If an agile coach is working with an individual and they determine that they would like to achieve X, and that coach is working with another individual on the team whose goals are contrary to that individual’s goals, what role would they play then?

What options are you presented with?

Does the Agile coach go to either of the individuals, inform them of the differences in their goals, and ask them if they would like to change their goals to align with the other individual?

Does the Agile coach get both individuals in a room, explain the impasse, and suggest or recommend a new common goal for both individuals?

This is one of the issues we experience when an Agile coach focuses on coaching at the individual level.

The agile coach is the funnel for all kinds of information from all kinds of behaviour. How do they behave and act from there? How can they be effective as a team coach given these circumstances?

How do they act ethically? How do they act professionally? How do they act in a way that helps those individuals come together effectively as a team entity and achieve high performance?

So, this is why Agile coaching at the individual level is fundamentally flawed if they are trying to help a team achieve high performance.

If we approach this with rigour, we can see that it is necessary to first align the team on their purpose. If they are all aligned on their purpose, they are also clear on their values and identity as a team.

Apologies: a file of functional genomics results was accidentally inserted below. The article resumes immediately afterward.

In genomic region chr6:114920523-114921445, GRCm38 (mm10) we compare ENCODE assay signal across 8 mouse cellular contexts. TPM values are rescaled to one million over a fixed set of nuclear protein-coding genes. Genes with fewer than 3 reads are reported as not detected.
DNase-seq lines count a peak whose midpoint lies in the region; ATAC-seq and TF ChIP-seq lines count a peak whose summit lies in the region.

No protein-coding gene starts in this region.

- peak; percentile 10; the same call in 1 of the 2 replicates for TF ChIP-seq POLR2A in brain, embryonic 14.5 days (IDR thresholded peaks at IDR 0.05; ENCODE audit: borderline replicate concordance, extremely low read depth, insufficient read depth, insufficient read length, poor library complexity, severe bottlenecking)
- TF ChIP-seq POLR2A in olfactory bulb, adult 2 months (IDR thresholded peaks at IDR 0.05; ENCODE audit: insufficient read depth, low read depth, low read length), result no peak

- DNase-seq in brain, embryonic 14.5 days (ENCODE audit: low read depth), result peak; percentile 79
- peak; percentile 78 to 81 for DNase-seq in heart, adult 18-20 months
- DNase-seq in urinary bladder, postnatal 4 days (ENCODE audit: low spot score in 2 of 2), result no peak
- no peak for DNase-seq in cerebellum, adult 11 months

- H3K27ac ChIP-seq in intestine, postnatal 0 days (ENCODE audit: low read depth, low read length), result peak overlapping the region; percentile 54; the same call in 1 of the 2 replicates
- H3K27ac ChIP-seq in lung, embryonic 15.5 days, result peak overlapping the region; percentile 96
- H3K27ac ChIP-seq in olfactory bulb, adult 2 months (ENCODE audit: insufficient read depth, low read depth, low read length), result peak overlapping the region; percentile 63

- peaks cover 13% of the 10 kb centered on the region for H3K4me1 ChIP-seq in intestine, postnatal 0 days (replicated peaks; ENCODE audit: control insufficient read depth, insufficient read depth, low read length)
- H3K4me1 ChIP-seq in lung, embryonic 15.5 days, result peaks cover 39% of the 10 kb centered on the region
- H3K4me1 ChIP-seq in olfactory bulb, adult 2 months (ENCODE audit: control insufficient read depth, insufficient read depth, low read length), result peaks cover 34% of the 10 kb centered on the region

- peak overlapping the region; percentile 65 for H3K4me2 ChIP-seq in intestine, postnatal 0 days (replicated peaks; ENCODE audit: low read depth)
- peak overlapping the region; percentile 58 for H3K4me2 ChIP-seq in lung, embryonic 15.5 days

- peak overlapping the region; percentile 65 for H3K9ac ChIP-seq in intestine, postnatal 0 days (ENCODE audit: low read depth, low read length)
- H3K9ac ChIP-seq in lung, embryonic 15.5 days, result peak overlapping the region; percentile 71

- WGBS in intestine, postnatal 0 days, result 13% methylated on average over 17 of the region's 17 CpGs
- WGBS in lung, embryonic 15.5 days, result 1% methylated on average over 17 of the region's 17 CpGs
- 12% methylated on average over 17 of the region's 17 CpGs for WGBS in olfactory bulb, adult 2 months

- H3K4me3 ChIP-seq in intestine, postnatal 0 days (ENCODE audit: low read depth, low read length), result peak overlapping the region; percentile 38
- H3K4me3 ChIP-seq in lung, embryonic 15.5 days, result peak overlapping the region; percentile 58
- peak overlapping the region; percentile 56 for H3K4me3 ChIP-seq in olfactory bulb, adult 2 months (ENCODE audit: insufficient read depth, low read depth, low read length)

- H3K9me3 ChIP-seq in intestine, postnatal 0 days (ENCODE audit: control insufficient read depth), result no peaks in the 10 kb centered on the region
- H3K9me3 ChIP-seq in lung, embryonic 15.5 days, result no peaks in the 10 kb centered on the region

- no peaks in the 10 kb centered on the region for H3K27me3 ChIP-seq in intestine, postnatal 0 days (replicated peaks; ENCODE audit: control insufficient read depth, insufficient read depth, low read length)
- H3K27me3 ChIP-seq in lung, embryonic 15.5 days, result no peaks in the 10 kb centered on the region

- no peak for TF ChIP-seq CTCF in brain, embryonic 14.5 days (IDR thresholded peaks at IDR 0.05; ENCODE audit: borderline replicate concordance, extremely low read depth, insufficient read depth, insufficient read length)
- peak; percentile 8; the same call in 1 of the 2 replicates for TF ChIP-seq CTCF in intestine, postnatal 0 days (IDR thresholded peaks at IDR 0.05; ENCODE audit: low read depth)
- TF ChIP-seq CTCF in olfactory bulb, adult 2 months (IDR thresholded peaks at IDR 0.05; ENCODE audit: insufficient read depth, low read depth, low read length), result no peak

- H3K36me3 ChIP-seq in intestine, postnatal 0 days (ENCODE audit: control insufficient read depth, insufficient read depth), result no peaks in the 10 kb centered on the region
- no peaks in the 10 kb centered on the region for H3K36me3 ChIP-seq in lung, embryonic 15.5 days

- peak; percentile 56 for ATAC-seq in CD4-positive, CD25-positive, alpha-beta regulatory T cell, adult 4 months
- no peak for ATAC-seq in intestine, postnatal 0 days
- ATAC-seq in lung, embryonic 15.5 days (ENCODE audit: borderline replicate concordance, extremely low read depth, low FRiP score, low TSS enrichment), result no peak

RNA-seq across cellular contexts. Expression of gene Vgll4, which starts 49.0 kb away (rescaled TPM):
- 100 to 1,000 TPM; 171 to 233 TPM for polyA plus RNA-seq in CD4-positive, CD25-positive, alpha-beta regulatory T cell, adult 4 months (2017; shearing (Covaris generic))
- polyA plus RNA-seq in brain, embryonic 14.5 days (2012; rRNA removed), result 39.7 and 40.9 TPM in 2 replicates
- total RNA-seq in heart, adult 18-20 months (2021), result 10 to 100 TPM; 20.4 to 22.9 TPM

If they are all aligned on those elements, we can then help the team understand how they want to transform themselves as a team.

How are they going to learn? How are they going to grow? What are their preferred ways of working? How do they best operate together to achieve their collective goals and objectives?

How aware are they of each other and the broader systems that they work within?

If we begin to focus our endeavours on helping teams along those lines of thinking. To come up with their own plans with us guiding and supporting them. Then the moment that an individual comes up with a plan or objective that contradicts what the team have collectively agreed upon, it’s as simple as pointing that out and asking that individual to reevaluate their goals and objectives based on what the team have agreed on as priorities.

Being an Effective Individual Coach First

To be an effective team coach, you must first have practised and succeeded as an individual coach.

This is vital to have the necessary skills and foundation to develop your team coaching practice and capability.

If you’ve always done Agile Team Coaching and you’ve always done things that way, brilliant! I would love to hear from you and learn from you.